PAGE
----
A Computer in the Palm of Your Hand – Microcontrollers Explained
Microcontrollers. Look around you for a moment, beyond your PC screen. Do you have a remote control laying nearby? Maybe a TV in the corner of your room? A microwave in your kitchen, and a car parked outside? While you might not realize it, all of these objects, which look nothing like the computer that you are reading this blog post from, have a computer inside. Your interaction with computers no longer starts and stops between the time you sit down at your desk for the day, and when you leave for home. Nearly every interaction you have with this world, from driving on your daily commute to how you cook your dinner uses a computer that can fit in the palm of your hand.
Honey, I Shrunk the Computer!
So what is this super small computer? It’s a microcontroller, also called an MCU, and it’s exactly like the computer you are using right now, with a few subtle details of difference. The computer that you know is a general computer. It can do an unlimited number of tasks, depending on the use. However, a microcontroller is what we call a specialized computer. It’s used to do one task really, really well without worrying about anything else.
Take for example your car sitting outside. There’s likely a microcontroller inside of it that will read inputs from the oxygen and knock sensors when your car is running, which will then control things like the mixture of your fuel and the timing of your spark plugs. Or what about the microcontroller inside your television? It’s waiting for inputs from your remote control, and then showing you various outputs in the form of different television channels and volume adjustments.
These two examples are just a few of the unlimited number of uses for microcontrollers. The list can be exhaustive, and basically, anything that needs to have some kind of digital input and output is likely using a microcontroller behind the scenes.
Microcontrollers and Computers
We’ve said that a microcontroller is exactly like the computer you’re using right now, only smaller. But what exactly does that mean? On the surface computers, all look different, with varying sizes of monitors, keyboards, and even internal specifications. But it’s the hardware running on the inside of a computer that shows us just how much it has in common with a microcontroller, including:
- A Way to Processing Things – A microcontroller needs a way to execute programs and perform tasks through a Central Processing Unit (CPU), just like your computer.
- A Way to Store Things – A microcontroller also needs a way to load programs and store data through the use of Random Access Memory (RAM).
- A Way to Interact – You also need a way to communicate with a microcontroller, and rather than a physical keyboard and mouse, you might use LEDs, relays, sensors, and other devices.
- A Way to Stay on Track – A microcontroller needs a way to control the speed of its processor, and it does this by using an oscillator or a clock which acts as the engine to drive your MCU.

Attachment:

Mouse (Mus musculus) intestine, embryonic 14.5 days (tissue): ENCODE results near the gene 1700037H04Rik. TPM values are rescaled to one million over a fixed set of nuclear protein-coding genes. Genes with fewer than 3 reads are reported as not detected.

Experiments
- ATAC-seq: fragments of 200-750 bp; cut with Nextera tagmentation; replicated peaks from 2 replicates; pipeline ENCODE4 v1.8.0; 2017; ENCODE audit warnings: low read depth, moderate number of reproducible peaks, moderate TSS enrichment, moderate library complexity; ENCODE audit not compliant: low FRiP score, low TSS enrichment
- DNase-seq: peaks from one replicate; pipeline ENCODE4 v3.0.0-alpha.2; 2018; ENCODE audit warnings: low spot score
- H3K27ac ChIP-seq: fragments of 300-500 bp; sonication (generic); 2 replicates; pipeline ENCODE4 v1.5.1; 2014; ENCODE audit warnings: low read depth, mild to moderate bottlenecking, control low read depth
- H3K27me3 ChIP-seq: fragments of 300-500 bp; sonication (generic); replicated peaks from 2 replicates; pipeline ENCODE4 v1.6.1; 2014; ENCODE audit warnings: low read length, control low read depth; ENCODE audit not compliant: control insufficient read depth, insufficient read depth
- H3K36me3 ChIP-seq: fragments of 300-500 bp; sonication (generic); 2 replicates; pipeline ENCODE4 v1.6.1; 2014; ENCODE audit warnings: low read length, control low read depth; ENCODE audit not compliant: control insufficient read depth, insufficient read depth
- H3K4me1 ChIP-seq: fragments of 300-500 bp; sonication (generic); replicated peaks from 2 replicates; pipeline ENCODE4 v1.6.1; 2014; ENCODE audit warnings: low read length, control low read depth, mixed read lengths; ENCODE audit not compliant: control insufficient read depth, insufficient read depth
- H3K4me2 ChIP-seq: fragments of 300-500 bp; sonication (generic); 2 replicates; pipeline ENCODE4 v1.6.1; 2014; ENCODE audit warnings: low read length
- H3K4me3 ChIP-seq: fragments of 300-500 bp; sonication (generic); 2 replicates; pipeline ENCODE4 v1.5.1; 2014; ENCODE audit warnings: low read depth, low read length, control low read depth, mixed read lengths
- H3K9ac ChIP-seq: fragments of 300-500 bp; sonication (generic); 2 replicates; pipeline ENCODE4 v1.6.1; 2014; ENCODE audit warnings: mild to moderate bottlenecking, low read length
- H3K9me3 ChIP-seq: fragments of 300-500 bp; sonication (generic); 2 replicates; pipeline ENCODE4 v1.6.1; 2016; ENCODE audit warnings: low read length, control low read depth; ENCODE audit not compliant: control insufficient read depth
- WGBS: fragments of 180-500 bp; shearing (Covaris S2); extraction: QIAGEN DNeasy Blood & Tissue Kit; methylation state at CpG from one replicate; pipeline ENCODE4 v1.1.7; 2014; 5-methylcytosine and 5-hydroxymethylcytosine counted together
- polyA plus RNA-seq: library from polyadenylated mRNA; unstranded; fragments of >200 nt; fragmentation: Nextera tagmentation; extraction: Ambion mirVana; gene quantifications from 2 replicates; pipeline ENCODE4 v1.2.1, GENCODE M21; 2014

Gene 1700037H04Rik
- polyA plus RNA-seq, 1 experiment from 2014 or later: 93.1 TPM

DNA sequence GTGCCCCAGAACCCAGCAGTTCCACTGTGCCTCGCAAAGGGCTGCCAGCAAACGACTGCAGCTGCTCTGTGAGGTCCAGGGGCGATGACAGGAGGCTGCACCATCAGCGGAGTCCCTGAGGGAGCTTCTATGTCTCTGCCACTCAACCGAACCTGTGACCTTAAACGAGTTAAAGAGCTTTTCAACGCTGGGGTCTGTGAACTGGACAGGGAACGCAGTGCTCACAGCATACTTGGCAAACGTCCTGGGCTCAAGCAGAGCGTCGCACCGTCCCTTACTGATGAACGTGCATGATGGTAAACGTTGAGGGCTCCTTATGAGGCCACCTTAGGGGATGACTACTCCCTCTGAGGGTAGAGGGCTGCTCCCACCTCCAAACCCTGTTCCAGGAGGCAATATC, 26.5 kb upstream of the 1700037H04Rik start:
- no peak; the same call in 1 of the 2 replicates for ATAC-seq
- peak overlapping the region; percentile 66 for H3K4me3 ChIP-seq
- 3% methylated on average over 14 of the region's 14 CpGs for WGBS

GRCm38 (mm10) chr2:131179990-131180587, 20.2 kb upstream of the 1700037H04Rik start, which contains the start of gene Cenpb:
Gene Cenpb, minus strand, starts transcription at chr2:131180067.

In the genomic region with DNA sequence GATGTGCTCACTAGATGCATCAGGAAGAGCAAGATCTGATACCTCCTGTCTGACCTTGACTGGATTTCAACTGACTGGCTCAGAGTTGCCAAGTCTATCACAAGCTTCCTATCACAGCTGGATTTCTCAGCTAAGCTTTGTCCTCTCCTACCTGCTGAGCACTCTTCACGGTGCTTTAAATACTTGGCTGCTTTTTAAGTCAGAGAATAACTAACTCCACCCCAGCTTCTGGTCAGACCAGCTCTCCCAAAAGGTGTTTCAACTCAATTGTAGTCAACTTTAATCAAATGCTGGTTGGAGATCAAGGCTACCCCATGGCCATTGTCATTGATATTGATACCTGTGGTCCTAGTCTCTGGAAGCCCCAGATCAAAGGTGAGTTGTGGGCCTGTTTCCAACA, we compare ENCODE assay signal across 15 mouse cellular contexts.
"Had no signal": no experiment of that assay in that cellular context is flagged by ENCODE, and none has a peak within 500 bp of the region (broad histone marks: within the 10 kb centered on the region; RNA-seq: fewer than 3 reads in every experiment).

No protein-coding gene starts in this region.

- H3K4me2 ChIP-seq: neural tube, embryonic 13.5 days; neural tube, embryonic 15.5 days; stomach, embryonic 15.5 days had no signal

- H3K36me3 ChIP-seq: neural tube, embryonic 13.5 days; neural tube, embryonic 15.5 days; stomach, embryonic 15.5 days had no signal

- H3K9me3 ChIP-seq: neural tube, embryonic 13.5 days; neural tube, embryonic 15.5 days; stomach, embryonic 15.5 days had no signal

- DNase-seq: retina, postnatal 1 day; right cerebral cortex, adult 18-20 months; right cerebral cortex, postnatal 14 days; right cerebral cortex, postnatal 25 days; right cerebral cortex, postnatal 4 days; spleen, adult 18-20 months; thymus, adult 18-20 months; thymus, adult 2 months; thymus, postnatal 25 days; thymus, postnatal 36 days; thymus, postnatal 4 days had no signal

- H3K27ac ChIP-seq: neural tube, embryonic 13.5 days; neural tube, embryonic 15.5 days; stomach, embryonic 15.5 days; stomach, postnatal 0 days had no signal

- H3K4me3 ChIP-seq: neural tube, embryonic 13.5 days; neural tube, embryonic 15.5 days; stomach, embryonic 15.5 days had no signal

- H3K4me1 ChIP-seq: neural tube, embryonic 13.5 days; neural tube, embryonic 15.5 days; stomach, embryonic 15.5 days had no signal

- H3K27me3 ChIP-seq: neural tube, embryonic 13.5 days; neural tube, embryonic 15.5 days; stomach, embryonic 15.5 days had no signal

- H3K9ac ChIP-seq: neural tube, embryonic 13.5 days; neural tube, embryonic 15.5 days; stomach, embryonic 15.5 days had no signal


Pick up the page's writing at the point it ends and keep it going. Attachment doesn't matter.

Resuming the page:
Of course, the size of all of these different pieces of hardware is much smaller than a traditional computer. I can open up the case on my desktop computer and pull out the RAM and CPU, but in a microcontroller, everything is nestled together into one small black box. And it’s because of this size that you’ll find microcontrollers being embedded in larger devices.
Take something like a washing machine as an example. There’s a ton of mechanical parts that make up the physical structure of this device, and embedded within this mechanical world is a microcontroller handling all of the digital work. In this instance, the embedded microcontroller will allow you to control specific features and actions of the washing machine.
For example, my washing machine has a feature that automatically senses the needed water level based on how many clothes are inside of it. This process likely uses a microcontroller to sense the depth of the clothes, and also the depth of the water as it’s being added to the tank. When the water level reaches the level of the clothes, the microcontroller will tell the motor controller to turn off the flow of water and begin the washing cycle.
Small Size, Small Costs
There are some benefits for opting to use a microcontroller in specific applications like my washing machine instead of a traditional computer system, and it namely boils down to:
- Saving Money – By integrating the memory, processing power, and peripherals all together on a single chip, then you wind up with a completed circuit board that needs way fewer chips assembled, help to save labor and overall costs.
- Smaller Boards – Since you can fit everything needed to make a computer run onto a single chip, you can also significantly reduce the amount of space and wiring required on a circuit board that might have been taken up by a bunch of separate components.
- Specialized Tasks – Since microcontrollers deal with only specialized applications, you have the advantage of not needing top-end power or memory performance to run these microcontrollers, which makes computing available at a fraction of the cost of a traditional computer.
We also can’t forget that many of these microcontrollers are designed to work in what can sometimes be rather hostile environments. For example, the microcontroller at work in your car likely has to deal with temperatures anywhere from -30°F in a winter in Alaska to something as scorching hot at 134°F over in Death Valley in the peak of summer.
Microcontrollers in Action
How does a microcontroller get to work, transforming inputs like temperature and light into some useful action? Much like a traditional computer, a microcontroller relies on several features to make its computing action happen, including: